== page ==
|Publication number||US8220187 B2|
|Application number||US 13/009,754|
|Publication date||Jul 17, 2012|
|Filing date||Jan 19, 2011|
|Priority date||Jan 19, 2010|
|Also published as||EP2526027A1, EP2526027A4, US20110173852, WO2011091067A1|
|Publication number||009754, 13009754, US 8220187 B2, US 8220187B2, US-B2-8220187, US8220187 B2, US8220187B2|
|Inventors||Matthew Lee Rosen|
|Original Assignee||Beertag Llc|
|Export Citation||BiBTeX, EndNote, RefMan|
|Patent Citations (7), Referenced by (4), Classifications (7), Legal Events (4)|
|External Links: USPTO, USPTO Assignment, Espacenet|
This application claims the benefit of U.S. Provisional Application No. 61/296,175, filed on Jan. 19, 2010, the entirety of which is incorporated herein by reference.
The present subject matter relates generally to a beverage bottle identification system. More specifically, the present invention relates to a beverage bottle identification system utilizing an identification collar for mating with a bottle neck.
In a busy social setting, people drinking the same brand of beverage often confuse which bottle, cup, or can they were drinking, after placing it down momentarily near or next to another beverage of the same kind. Accidentally picking up and drinking another person's beverage is not only impolite, but also poses a risk of exposure to any contagious medical conditions. Many known systems exist that attempt to solve the problem of beverage identification. However, none of the known systems have made any real impact in the marketplace.
One of the limitations of the known systems is that they are typically not readily available in commercial establishments where they would be best utilized. In order to encourage a commercial establishment to provide a beverage bottle identification system for its customers, it may be beneficial to provide a cost effective identification system that functions as an advertising medium. As an advertising medium, the system may be provided to the commercial establishment by advertisers for use by the customers.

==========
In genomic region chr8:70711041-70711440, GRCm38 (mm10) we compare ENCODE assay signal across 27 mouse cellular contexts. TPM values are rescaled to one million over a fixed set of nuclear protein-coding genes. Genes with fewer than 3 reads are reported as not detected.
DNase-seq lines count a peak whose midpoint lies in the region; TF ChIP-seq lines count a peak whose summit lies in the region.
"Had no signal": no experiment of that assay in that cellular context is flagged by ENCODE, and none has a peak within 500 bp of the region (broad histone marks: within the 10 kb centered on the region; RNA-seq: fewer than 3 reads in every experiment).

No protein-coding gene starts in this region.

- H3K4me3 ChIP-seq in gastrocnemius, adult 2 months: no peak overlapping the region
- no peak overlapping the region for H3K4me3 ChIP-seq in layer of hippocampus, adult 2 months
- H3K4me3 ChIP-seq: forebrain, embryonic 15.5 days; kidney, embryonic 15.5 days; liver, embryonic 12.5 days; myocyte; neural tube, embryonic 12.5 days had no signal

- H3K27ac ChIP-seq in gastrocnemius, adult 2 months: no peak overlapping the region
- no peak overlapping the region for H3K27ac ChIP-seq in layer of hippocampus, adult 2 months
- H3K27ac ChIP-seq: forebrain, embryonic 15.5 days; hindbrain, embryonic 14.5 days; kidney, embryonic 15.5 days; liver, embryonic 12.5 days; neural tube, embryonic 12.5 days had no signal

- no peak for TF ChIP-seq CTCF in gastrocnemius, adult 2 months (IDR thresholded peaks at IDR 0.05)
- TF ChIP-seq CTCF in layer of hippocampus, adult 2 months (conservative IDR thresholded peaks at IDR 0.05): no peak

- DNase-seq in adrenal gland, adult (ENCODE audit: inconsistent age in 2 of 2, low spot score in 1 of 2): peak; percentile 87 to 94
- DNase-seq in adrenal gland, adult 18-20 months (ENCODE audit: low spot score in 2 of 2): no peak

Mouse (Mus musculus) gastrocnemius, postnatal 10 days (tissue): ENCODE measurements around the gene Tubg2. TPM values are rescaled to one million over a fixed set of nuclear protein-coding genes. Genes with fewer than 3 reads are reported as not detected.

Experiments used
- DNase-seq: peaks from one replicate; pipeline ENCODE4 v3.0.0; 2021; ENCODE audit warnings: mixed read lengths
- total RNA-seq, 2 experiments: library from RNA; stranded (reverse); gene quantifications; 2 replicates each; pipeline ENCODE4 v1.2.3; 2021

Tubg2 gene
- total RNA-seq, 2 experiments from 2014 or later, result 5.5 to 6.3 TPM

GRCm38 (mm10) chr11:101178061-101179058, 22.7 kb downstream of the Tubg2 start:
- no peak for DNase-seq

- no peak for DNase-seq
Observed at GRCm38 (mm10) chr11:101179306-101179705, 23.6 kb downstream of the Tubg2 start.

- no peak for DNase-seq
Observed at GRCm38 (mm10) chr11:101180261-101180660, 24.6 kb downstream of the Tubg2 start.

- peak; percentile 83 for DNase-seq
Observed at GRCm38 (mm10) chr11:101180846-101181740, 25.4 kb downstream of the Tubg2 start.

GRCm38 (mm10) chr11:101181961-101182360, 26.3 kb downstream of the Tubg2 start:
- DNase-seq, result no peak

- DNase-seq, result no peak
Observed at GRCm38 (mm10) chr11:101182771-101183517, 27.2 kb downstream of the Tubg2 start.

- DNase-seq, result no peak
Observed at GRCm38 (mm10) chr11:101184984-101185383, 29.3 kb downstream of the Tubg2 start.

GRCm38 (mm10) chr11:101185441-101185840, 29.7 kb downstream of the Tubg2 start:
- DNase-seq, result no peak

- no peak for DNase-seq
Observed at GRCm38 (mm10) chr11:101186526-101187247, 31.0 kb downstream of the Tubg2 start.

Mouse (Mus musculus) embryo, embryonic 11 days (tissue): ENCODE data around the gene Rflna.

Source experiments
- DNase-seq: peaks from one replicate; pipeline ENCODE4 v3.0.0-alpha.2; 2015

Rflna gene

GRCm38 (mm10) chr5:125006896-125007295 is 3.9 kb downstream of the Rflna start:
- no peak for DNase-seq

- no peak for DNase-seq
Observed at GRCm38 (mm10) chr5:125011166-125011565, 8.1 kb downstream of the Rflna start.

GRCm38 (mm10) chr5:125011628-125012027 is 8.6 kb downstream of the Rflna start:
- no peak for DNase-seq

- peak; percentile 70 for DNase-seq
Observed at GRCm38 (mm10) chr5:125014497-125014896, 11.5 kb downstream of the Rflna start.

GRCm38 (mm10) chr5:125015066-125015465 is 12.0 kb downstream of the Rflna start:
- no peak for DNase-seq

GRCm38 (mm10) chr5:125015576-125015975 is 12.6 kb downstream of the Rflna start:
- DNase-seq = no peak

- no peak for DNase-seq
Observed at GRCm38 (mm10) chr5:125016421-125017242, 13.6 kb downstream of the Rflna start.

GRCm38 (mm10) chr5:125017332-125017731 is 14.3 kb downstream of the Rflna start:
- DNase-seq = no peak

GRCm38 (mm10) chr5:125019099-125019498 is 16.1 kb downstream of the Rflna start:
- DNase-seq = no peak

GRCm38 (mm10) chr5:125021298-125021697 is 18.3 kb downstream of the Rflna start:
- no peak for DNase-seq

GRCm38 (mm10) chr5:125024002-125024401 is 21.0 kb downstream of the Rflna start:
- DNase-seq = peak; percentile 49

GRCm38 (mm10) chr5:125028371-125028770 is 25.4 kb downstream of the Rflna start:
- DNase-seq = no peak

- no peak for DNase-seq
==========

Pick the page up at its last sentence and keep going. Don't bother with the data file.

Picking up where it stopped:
Accordingly, a need exists for a beverage bottle identification system that is easy to use, cost effective and provides an advertising medium.
The beverage bottle identification system disclosed herein provides an easy to use, cost effective identification system that also functions as an advertising medium. The beverage bottle identification system disclosed herein includes a plurality of identification tags associated with a display stand. As shown, the display stand incorporates a base into which a number of identification tag holders are provided.
The present subject matter aims to provide a solution in three distinct fields; property identification, product personalization, and advertising media.
With respect to property identification; tags, charms, engravings, adhesive labels and other markings are used to visually identify the ownership of personal possessions (including luggage, keys, portable electronics, and many other consumer goods). The beverage bottle identification system disclosed herein provides a system wherein users may identify their personal beverage with an identification tag.
A current ongoing trend in consumer goods is personalization, as consumers are given style and design options by product manufacturers to personally customize a wide range of products. With respect to product personalization, the beverage bottle identification system disclosed herein provides consumers the ability to customize their beverage bottle by selecting a customized identification tag.
In commercial settings where bottled beverages are being served, advertising can be found in the form of napkins, drink coasters, bar mats, and other promotional items. The beverage bottle identification system disclosed herein provides additional targeted advertising and marketing space.
The present subject matter provides benefits to waiting staff in commercial establishments. For example, the beverage bottle identification system may help the bar and waiting staff organize drink orders, making service more efficient and reducing order and billing errors. Additionally, in a controlled environment, billing may be verified by the number of identification tags an individual has used (e.g., at the end of the night, the customer who was using the red identification tag had five drinks and the customer who was using the blue identification tag had seven drinks).